11 Pros and Cons of Living in Maryland

Will Maryland’s beautiful scenery, crab cakes, and job opportunities be enough to outweigh its drawbacks? Here are the pros and cons!
Written by Brittni Brinn
Reviewed by Christelle Agustin
Living in Maryland comes with a lot of perks: a rich history, plenty of outdoor activities, and job opportunities. But as with any state, there are cons, including the high cost of living, traffic congestion, and rampant crime in some areas.
Maryland can seem alluring from afar, but is it the right place to settle down? As with any place, there are going to be benefits and drawbacks to moving to the Old Line State. And your priorities are going to affect how you view Maryland as well—if you’re looking to buy a home in
Bel Air
, for example, you’re going to be looking at different factors than if you want to rent an apartment in
Whether you’re trying to decide if you should move to Maryland or if you’re curious about what this East Coast state has to offer, we’ve compiled a list of pros and cons to give you a better idea of what Maryland is all about!
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Pro: East Coast living and the great outdoors

Located next to the Atlantic Ocean and Chesapeake Bay, Maryland is famous for its East Coast culture and outdoor splendor. The state’s culture is diverse, with elements of Southern hospitality and authentic coastal influences. Maryland is sometimes called “America in Miniature,” referencing the fascinating culture and natural beauty that personifies the state.
Speaking of natural beauty, Maryland is full of sand beaches, islands, marshland, and creeks to explore with the Blue Ridge and Appalachian mountain ranges towering over the state. Trees cover over 40% of Maryland, most of which are protected by state and national parks. Plus, water-based activities like boating, fishing, and swimming are almost always available thanks to the ocean and bay.
Here are some of Maryland’s outdoor highlights:
  • Thurmont: A small town of 6,000 people between
    Catoctin Mountain Park
    and Cunningham Falls State Park. There are plenty of hiking trails to explore and the largest waterfall in Maryland.
  • Assateague
    : This island is home to a herd of wild horses. You can camp, kayak, or simply admire the horses from a safe distance on this beautiful remote island.
  • Ocean City: For something a little closer to civilization, Ocean City is the place to be if you’re craving sandy beaches and salt-water taffy. It also features a boardwalk, plenty of live music, and is known as the White Marlin Capital of the World.

Pro: Rich history, culture, and iconic food

As one of the original colonies, Maryland has a long and rich history. Founded in 1729, Baltimore is one of the oldest cities in the United States, with a port that was vital to trade and commerce in the early days of America—and don’t forget that “The Star-Spangled Banner” was written in Maryland! History and culture buffs will also enjoy Maryland’s excellent museums and science centers like the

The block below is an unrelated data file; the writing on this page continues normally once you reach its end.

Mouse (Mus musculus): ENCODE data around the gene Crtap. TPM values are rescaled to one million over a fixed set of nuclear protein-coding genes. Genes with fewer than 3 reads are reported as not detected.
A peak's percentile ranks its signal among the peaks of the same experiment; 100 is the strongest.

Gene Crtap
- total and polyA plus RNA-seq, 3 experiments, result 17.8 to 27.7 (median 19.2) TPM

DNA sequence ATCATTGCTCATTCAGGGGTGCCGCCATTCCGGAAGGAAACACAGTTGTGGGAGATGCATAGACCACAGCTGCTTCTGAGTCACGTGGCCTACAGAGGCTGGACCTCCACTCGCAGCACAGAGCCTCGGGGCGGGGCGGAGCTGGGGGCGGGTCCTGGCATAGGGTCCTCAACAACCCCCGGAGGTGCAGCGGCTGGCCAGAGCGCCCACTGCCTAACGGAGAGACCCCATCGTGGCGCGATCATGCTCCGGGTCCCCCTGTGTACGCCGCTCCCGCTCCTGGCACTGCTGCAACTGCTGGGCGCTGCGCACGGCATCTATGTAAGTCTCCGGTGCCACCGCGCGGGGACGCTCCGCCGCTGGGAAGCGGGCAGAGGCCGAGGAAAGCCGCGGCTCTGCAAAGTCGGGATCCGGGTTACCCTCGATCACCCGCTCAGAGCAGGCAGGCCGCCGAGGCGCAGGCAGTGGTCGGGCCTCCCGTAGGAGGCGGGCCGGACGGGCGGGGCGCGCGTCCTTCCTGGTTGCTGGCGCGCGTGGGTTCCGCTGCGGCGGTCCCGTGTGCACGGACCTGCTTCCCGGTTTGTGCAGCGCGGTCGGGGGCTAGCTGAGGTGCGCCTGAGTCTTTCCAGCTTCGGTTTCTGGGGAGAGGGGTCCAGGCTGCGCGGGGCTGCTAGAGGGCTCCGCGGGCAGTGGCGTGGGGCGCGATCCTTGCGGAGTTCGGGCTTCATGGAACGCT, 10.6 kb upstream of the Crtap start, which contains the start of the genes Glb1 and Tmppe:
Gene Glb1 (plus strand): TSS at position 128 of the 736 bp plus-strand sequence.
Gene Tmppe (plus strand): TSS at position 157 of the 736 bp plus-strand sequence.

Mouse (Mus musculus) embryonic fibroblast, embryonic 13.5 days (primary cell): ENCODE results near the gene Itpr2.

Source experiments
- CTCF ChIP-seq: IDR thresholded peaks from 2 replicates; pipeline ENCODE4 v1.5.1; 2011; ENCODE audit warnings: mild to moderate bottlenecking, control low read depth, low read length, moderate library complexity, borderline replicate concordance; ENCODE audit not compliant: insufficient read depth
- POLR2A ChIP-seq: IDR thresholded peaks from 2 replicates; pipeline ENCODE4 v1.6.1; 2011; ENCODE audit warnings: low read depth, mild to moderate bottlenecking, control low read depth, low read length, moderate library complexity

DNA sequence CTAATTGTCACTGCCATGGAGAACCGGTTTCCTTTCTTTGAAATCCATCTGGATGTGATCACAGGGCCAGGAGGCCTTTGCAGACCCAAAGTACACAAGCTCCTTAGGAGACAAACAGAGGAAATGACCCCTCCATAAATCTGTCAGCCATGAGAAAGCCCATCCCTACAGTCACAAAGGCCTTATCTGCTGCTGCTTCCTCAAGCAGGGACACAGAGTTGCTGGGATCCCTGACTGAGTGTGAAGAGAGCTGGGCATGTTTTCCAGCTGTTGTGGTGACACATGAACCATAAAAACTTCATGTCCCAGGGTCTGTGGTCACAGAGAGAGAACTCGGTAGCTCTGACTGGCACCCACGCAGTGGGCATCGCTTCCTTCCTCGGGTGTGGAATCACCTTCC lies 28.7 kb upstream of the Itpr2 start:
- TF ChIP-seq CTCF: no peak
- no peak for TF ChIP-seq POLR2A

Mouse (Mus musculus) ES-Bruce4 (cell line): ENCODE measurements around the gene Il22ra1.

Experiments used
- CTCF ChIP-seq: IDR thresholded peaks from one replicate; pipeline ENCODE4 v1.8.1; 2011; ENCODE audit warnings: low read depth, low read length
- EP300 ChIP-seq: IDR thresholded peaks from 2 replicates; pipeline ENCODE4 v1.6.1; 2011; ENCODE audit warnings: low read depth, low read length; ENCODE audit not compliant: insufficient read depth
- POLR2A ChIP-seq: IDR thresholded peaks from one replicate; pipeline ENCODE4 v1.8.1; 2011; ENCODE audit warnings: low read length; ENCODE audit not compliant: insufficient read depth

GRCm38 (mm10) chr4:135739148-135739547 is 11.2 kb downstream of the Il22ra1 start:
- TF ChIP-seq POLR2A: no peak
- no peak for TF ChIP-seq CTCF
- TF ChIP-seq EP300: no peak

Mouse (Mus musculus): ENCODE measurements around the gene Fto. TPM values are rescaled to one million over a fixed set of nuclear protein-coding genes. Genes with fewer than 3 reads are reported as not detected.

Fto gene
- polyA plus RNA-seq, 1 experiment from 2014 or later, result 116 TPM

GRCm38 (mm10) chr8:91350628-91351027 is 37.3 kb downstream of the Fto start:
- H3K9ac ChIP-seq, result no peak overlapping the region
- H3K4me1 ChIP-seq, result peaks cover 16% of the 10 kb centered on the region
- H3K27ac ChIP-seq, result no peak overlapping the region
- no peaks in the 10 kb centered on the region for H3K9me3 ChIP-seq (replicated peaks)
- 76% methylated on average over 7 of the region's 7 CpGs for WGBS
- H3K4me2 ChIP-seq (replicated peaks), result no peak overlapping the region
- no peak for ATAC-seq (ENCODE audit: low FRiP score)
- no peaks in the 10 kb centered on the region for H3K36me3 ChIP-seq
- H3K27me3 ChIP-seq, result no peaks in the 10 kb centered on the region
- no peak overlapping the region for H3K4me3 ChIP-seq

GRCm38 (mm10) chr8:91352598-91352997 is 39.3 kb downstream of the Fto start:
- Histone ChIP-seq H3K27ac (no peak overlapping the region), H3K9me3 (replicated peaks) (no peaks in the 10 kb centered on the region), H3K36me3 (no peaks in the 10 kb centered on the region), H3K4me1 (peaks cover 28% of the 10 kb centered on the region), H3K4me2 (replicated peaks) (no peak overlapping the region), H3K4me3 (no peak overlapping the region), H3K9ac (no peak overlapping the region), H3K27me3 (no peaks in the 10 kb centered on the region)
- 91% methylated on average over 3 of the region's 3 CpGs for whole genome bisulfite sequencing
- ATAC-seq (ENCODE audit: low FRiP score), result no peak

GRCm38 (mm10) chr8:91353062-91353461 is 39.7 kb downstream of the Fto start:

National Aquarium
, the
Walters Art Museum
, and the
And we can’t talk about Maryland’s cultural offerings without mentioning its iconic food! From fresh seafood to oysters on the half-shell, there’s no shortage of coastal foods to indulge in. Not to mention, the lobster rolls and crab cakes are top-tier! But Maryland isn’t limited to crustacean-inspired cuisine—breweries and restaurants offering all kinds of dining experiences are abundant as well!
MORE: How to check for Maryland road closures

Con: High cost of living

Unfortunately, we’ve got to put a reality check here—Maryland is an expensive place to live. Maryland is home to one of the highest concentrations of millionaires in America—as many as one in twelve households are worth over $1 million. Because Maryland is one of the wealthiest states, it also has one of the highest costs of living. 
For a one-bedroom apartment, you can expect rent to cost over $1,500, while rent for a house averages over $1,600 a month. Choosing to live in a rural community instead of a big city like Baltimore can help cut down your monthly living expenses, but it still may cost more than you’re used to paying.
According to the
Living Wage Calculator
, a single adult with no children needs to make $19.74 an hour to live comfortably in Maryland. However, with minimum wage at $12.50, making ends meet may be a challenge.
Car ownership can be a huge expense in Maryland as well. The state’s gas tax holiday passed early in 2022 has expired, adding a gas tax increase of over six cents a gallon. How high your gas prices are in Maryland will depend on where exactly you’re located, but fuel costs can be prohibitive in some parts of the state.
And Maryland’s high population density and highway traffic doesn’t make
car insurance
cheap, either.

Pro: Moderate climate that still has all four seasons

For the splendor of all the seasons without the extremes, Maryland is the place to be. The summers are humid and moderately warm, with higher humidity in the east and south parts of the state. You’ll also see a fair amount of snow in the winter (20.6 inches on average, ranging from 10 inches to 110 inches depending on where you are), but won’t have to deal with frigid cold temperatures.
Here are the high and low points of Maryland’s temperature on average:
  • Warmest month: July, average temperatures in the mid to upper 80s